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Mel Brooks: 2,000 Years of Funny

The ageless comedy legend explains what's so funny about Jews, weird faces ... and Nazis

Director Mel Brooks laughs on stage, Mel Brooks Strikes Back, AARP interview

Mel Brooks, in a happy moment. This image graces the cover of his new DVD/CD collection. — Courtesy of Brooksfilms

Several segments on the new DVD set are devoted to "The 2,000 Year Old Man," a routine that Brooks and his pal Carl Reiner performed at parties for 10 years before Steve Allen persuaded them to make a record in 1960. Reiner is the straight-arrow interviewer; Brooks is the extremely old fellow who, although he has been present at virtually all of history's most momentous occasions, remains defiantly, hilariously Jewish. It's a reminder that the one thing that Brooks has worn as a badge of honor from his earliest days is his almost giddily joyful Jewishness.

Enjoy the 2,000 year old man on YouTube.

"I think there is a strange phenomenon: Whatever litter box you were born into, you still salute as critical to your nature and your life. There's no choice. It's the flag! I gotta salute that flag! So there are two things that I am very excited and patriotic about: One is being a Jew and the other is being a Brooklynite," Brooks says.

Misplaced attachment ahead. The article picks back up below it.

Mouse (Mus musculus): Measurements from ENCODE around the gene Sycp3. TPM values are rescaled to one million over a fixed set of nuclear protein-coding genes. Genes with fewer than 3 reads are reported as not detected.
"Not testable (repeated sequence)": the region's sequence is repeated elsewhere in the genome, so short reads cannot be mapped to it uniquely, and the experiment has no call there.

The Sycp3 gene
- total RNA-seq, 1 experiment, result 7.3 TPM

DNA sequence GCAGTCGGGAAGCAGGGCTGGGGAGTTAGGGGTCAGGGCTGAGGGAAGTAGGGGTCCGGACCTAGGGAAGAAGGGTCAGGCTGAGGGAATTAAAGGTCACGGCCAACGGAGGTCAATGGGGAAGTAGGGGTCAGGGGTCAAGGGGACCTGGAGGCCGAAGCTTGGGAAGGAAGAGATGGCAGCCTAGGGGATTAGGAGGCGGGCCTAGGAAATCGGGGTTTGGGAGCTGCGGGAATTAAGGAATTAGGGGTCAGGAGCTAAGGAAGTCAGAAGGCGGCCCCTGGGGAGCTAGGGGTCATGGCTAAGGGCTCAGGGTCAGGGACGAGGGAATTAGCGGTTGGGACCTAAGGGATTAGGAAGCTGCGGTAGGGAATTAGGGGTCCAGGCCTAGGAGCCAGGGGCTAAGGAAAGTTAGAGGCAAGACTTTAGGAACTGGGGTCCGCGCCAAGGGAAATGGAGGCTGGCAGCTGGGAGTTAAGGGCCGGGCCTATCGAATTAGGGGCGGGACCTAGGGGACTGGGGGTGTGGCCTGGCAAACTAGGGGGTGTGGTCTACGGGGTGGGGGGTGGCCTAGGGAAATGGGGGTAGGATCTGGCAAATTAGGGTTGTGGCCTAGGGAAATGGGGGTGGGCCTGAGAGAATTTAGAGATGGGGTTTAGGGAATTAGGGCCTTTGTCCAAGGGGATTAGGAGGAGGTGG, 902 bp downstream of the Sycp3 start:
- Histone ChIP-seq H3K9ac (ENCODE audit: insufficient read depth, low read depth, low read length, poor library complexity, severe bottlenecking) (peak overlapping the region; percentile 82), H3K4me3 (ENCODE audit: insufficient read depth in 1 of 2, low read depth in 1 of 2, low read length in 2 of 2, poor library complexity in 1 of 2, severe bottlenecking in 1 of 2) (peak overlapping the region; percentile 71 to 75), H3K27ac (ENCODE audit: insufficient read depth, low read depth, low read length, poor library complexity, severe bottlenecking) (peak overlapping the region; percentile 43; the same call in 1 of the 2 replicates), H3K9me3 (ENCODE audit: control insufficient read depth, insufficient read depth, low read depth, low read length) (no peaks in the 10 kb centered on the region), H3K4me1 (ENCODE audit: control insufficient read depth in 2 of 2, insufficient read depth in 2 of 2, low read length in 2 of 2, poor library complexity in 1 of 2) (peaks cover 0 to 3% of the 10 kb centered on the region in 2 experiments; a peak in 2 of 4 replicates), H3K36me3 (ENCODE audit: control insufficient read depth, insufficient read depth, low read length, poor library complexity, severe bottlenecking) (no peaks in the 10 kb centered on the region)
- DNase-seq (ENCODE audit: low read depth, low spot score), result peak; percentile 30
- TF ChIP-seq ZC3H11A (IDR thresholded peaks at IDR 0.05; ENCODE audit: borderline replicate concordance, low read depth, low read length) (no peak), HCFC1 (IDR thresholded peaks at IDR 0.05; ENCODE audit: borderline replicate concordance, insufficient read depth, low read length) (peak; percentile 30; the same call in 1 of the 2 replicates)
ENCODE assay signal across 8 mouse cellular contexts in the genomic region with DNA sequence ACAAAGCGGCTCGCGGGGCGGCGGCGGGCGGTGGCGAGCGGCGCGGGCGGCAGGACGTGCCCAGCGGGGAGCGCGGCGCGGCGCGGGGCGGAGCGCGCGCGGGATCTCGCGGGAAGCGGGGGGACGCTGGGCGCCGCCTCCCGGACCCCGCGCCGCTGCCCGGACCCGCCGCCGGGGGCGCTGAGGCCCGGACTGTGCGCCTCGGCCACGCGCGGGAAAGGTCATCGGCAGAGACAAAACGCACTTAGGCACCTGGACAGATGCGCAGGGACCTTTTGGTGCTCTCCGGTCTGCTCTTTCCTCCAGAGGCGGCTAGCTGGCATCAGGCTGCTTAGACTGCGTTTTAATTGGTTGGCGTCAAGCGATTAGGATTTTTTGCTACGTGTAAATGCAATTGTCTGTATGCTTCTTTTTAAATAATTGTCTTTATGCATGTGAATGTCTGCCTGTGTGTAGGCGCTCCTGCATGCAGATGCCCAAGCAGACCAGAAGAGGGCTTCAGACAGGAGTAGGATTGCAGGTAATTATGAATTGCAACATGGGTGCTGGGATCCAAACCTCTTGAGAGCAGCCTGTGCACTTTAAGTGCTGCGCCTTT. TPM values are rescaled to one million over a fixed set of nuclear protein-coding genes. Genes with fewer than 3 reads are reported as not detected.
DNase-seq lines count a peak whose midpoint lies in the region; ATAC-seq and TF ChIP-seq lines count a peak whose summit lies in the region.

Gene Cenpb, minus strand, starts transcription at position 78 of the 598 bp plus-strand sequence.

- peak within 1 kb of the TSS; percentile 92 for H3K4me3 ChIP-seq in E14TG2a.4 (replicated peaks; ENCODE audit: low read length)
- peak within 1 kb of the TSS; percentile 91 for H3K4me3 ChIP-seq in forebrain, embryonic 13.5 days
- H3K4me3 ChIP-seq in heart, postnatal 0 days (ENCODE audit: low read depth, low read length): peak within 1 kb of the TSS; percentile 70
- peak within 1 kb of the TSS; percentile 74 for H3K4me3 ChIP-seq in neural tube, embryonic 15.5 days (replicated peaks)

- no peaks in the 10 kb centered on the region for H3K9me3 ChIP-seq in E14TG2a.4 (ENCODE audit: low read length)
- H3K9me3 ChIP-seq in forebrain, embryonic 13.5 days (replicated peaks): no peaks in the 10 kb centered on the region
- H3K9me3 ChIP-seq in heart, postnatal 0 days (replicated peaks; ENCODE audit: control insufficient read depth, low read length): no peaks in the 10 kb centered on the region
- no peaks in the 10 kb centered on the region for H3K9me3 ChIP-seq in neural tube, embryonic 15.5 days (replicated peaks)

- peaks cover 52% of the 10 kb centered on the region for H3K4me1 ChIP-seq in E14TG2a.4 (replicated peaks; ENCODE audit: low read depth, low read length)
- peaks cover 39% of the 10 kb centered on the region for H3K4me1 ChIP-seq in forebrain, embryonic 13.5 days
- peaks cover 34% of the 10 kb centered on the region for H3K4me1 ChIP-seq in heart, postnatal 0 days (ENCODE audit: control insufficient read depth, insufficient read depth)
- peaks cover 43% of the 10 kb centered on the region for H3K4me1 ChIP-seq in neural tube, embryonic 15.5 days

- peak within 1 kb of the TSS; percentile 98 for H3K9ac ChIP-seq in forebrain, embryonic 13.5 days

From The Producers onward, Brooks has taken heat from some corners for lampooning Hitler and Nazis. "Springtime for Hitler," the pivotal musical number in The Producers, famously employs goose-stepping showgirls. He disguises himself as Hitler in To Be or Not to Be (1983) and in a 1983 music video performs his notorious "Hitler Rap." The centerpiece of Brooks' comedy History of the World: Part 1 is a splashy musical number about the persecution of Jews during the Spanish Inquisition. Brooks offers no apologies. For him — and by extension, for the rest of us — his outrageous takes on Jewish history are a form of therapy.

"I didn't know how to deal with my frustration, with my anger at not being able to do anything about this incredible phenomenon of rounding up my people like cattle and decimating them," he says. "I think unconsciously I was always looking for some payback, some answer. I knew that if I were serious about it, my voice wouldn't stick out; it would just be lost in the River of Woe.

"I realized I couldn't get on a soap box and match these guys for their fervor and their talent for oratory. But they don't know a joke from a mockingbird. They don't know nothing about humor.

"That's my edge. My edge is to deflate them with humor. I knew it. I knew that was my job."

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